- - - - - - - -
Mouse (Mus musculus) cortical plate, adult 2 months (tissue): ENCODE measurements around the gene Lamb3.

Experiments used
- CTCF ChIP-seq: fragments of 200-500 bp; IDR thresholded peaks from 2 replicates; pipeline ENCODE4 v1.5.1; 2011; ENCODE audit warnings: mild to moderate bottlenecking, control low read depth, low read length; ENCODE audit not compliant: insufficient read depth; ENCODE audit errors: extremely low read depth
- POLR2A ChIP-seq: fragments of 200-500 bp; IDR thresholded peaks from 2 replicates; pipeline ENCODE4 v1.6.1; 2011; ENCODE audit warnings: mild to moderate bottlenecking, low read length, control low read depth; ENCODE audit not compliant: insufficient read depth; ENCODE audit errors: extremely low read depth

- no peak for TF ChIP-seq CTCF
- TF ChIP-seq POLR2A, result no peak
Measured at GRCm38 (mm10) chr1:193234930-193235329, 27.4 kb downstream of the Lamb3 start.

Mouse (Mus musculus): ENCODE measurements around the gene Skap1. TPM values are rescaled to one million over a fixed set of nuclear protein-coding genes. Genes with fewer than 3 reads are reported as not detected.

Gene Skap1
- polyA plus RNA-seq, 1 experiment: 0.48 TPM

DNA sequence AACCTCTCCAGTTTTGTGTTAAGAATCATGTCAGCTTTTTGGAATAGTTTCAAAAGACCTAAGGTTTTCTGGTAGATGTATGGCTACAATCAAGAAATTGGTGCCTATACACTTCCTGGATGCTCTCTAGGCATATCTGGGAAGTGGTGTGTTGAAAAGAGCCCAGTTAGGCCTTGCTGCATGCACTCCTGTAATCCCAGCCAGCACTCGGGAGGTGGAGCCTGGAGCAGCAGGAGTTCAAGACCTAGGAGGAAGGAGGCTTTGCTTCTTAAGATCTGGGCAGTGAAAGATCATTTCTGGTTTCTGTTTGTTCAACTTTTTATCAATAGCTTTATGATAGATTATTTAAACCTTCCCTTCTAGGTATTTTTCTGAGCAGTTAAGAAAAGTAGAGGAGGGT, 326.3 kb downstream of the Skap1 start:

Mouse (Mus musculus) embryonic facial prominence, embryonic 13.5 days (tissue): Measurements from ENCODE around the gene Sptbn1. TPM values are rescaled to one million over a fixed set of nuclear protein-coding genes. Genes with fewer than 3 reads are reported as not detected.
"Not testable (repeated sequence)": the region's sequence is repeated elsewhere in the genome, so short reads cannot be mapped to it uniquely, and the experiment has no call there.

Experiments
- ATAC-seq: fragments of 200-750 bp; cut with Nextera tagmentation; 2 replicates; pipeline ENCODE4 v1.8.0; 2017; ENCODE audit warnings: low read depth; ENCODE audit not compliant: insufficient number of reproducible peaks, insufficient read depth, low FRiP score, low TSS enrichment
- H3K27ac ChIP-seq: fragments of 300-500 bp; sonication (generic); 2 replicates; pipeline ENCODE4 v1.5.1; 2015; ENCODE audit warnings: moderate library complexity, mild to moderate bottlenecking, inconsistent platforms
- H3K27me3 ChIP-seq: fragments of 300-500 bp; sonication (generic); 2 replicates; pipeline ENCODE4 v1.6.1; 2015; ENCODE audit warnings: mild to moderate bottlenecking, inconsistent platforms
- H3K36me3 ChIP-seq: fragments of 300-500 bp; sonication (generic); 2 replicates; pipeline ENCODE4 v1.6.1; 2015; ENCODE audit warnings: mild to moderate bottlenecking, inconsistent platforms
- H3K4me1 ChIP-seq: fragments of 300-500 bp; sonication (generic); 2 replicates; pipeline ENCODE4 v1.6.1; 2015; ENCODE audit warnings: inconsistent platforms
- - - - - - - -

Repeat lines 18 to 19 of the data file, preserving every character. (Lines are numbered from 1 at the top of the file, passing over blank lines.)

- H3K36me3 ChIP-seq: fragments of 300-500 bp; sonication (generic); 2 replicates; pipeline ENCODE4 v1.6.1; 2015; ENCODE audit warnings: mild to moderate bottlenecking, inconsistent platforms
- H3K4me1 ChIP-seq: fragments of 300-500 bp; sonication (generic); 2 replicates; pipeline ENCODE4 v1.6.1; 2015; ENCODE audit warnings: inconsistent platforms